In Arizona, lawsuits alleging criminal activity related to the last midterm elections are revealing previously undisclosed truths. Arizona State Senator Sonny Borrelli has filed a lawsuit against Katie Hobbs and Maricopa County on behalf of Mohave County, alleging that Maricopa County “experimented with unproven and proprietary artificial intelligence in voter signature verification.” Republican Kari Lake is pursuing her lawsuit against the counting of the ballots.
Due to Maricopa County’s use of “unproven software programs that improperly but unavoidably influenced the judgment of poorly trained workers tasked with signature verification, in violation of Arizona statutory law, the voting strength of residents of Mohave County, Arizona, was diluted and their Constitutional rights were violated.” according to Borrelli’s lawsuit.
According to Gateway Pundit, state senator Sonny Borrelli filed the lawsuit on Monday against Katie Hobbs and Maricopa County for disenfranchising Arizona voters during the midterm elections in 2022.
The Gateway Pundit also reported that on December 15th, the Mohave County Arizona Board of Supervisors will discuss potential litigation against Maricopa County for stealing the 2022 election from the people of Arizona by illegally relying on unproven third-party artificial intelligence software to verify ballot signatures at Runbeck.
In a recent tweet, Senator Wendy Rogers criticized Maricopa County for disregarding the law and setting up its own laws.
.@SonnyBorrelli Our AZ Senate & House NEVER AUTHORIZED
Artificial Intelligence (AI) signature verification. It’s NOT in Secretary of State's Election Procedures Manual. Maricopa County flouted the law; made up their own rules; defied spirit & intent of law. They went ROGUE.
— Wendy Rogers (@WendyRogersAZ) December 13, 2022
Borrelli told The Gateway Pundit, “I’m challenging the fact that Maricopa County is the only county that used artificial intelligence to verify signatures on a ballot envelope.” He continued, “there’s nothing in the law that allows them to do that.”
“The legislature never passed a law to allow this type of technology. It’s not in the Elections Procedures Manual,” Borrelli stated “It’s obvious that Maricopa County went rogue and just did whatever they wanted to do, without any legislative authority whatsoever.”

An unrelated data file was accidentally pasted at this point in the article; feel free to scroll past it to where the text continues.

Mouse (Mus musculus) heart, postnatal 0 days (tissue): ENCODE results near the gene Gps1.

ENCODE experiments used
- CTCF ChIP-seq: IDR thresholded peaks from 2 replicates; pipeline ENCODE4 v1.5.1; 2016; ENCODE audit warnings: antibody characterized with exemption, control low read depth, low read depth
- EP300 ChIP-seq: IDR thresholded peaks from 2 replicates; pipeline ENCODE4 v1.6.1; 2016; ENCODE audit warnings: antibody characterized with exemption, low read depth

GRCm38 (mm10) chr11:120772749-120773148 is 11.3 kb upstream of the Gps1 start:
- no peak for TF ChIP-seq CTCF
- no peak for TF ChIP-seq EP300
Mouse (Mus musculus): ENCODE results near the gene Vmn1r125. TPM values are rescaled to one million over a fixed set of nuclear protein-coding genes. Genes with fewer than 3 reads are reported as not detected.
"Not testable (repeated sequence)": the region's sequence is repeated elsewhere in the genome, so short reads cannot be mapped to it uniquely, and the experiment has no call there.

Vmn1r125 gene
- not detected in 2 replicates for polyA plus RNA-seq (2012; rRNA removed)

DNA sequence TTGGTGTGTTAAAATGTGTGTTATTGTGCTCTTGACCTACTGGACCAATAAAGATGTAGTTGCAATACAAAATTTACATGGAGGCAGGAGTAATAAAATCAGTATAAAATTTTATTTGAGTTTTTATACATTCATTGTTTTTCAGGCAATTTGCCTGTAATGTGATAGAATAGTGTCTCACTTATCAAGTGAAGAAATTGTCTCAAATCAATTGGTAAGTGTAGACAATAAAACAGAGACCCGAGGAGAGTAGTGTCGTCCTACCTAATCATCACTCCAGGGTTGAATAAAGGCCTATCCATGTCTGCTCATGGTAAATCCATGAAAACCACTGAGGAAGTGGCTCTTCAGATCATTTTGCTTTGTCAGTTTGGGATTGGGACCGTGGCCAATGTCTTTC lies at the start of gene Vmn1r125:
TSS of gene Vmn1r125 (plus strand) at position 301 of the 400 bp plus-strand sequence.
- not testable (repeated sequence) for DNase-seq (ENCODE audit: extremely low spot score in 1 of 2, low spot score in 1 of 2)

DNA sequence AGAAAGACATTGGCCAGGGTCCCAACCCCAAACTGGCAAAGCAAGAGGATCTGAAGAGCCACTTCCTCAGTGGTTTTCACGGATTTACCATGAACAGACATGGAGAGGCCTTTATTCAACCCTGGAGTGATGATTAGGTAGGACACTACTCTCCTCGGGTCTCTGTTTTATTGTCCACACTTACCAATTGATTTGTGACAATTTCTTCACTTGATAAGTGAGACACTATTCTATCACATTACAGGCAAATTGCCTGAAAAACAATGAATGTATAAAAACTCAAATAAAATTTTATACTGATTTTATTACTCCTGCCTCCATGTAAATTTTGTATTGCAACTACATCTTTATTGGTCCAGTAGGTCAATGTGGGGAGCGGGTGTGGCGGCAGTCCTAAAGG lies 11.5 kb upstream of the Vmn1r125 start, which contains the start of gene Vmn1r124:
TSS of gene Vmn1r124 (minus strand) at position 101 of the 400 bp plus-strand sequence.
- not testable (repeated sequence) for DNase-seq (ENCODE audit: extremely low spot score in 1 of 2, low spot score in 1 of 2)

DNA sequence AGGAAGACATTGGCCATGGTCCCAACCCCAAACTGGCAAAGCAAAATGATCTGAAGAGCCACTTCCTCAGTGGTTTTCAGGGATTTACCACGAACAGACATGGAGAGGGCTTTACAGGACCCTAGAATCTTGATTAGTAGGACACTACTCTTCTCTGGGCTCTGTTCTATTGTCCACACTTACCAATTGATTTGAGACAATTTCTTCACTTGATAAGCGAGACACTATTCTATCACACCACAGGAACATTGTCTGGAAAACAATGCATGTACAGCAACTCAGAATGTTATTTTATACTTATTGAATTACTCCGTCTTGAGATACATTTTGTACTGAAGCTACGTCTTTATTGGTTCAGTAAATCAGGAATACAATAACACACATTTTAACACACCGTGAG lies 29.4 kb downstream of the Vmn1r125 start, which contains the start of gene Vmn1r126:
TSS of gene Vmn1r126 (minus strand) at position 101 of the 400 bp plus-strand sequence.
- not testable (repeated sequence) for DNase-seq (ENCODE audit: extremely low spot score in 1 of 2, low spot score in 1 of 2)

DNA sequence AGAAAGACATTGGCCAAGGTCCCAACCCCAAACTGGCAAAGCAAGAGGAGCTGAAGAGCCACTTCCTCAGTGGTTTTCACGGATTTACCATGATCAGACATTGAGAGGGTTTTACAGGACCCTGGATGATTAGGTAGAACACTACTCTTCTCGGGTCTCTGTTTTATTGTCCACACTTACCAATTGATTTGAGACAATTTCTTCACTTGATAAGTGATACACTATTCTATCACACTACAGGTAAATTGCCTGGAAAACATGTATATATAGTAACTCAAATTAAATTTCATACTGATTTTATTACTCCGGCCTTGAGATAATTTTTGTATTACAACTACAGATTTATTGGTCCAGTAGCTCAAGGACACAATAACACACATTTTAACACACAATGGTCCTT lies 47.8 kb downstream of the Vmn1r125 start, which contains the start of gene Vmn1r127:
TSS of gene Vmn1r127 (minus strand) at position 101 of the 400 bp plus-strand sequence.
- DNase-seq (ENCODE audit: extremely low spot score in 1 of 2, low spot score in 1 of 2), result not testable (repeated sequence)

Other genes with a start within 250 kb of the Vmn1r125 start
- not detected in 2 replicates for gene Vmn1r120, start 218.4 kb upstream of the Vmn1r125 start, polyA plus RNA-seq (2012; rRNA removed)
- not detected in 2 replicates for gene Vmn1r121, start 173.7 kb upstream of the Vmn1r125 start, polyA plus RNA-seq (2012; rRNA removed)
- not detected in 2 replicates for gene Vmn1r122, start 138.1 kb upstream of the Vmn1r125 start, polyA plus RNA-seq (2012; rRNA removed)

In part, Senator Borrelli’s complaint against Maricopa County asserts:
Evidently, to try to speed up its signature verification process, Maricopa County election officials took an unproven approach in the recent general election by delegating to a private corporation and its software (“the Delegated Software”) the crucial job of assessing the veracity of signatures on approximately 1.3 million mail-in ballots and presumably ballots retrieved from drop boxes. Maricopa intended that the Delegated Software would compare a voter’s signature on a mail-in ballot or ballot retrieved from a drop box against a signature exemplar the voter had signed in the past, such as a record from the Department of Motor Vehicles. Untrained temporary workers would then be hired to review the software’s adjudications. But County election officials indulged this experiment without first putting in place safeguards to make sure it worked.
The brief elaborates on artificial intelligence and its prohibited application in Maricopa County under Arizona law. The brief also describes the county’s inability to follow the processes and the systemic defects that led to the errors, in accordance with the Arizona statutes that regulate such protocols.
More on this story via The Republic Brief:
“Because Mohave County used a more rigorous system to verify signatures for mail-in ballots, Maricopa County officials, in using The Delegated Software without legally adequate human verification, diluted the voting strength of residents of Mohave County. Defendants introduced artificial intelligence software into the procedures and training of human workers in a manner not authorized by Arizona statute and antithetical to the rights and protections guaranteed by the U.S. Constitution, including the fundamental right of each voter to know his or her vote counted.5 CONTINUE READING…